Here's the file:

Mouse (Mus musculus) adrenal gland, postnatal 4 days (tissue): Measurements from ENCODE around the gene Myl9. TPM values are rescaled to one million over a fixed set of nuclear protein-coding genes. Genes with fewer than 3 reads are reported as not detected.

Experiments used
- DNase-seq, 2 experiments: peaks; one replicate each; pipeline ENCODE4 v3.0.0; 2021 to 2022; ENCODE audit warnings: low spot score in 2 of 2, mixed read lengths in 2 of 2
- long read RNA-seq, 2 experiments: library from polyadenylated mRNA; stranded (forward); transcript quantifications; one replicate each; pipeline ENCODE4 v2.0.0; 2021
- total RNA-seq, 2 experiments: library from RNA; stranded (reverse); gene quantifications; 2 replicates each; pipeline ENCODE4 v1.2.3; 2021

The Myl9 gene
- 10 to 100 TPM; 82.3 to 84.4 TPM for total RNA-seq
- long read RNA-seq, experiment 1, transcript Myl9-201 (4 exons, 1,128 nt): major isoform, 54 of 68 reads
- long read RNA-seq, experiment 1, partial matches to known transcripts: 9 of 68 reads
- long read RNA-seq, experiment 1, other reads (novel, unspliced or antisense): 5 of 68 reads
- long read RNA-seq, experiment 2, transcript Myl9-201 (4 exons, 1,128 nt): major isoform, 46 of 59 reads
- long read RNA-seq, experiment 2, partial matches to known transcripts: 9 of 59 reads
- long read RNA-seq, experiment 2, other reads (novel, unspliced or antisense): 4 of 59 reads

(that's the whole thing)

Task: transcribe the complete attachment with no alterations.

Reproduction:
Mouse (Mus musculus) adrenal gland, postnatal 4 days (tissue): Measurements from ENCODE around the gene Myl9. TPM values are rescaled to one million over a fixed set of nuclear protein-coding genes. Genes with fewer than 3 reads are reported as not detected.

Experiments used
- DNase-seq, 2 experiments: peaks; one replicate each; pipeline ENCODE4 v3.0.0; 2021 to 2022; ENCODE audit warnings: low spot score in 2 of 2, mixed read lengths in 2 of 2
- long read RNA-seq, 2 experiments: library from polyadenylated mRNA; stranded (forward); transcript quantifications; one replicate each; pipeline ENCODE4 v2.0.0; 2021
- total RNA-seq, 2 experiments: library from RNA; stranded (reverse); gene quantifications; 2 replicates each; pipeline ENCODE4 v1.2.3; 2021

The Myl9 gene
- 10 to 100 TPM; 82.3 to 84.4 TPM for total RNA-seq
- long read RNA-seq, experiment 1, transcript Myl9-201 (4 exons, 1,128 nt): major isoform, 54 of 68 reads
- long read RNA-seq, experiment 1, partial matches to known transcripts: 9 of 68 reads
- long read RNA-seq, experiment 1, other reads (novel, unspliced or antisense): 5 of 68 reads
- long read RNA-seq, experiment 2, transcript Myl9-201 (4 exons, 1,128 nt): major isoform, 46 of 59 reads
- long read RNA-seq, experiment 2, partial matches to known transcripts: 9 of 59 reads
- long read RNA-seq, experiment 2, other reads (novel, unspliced or antisense): 4 of 59 reads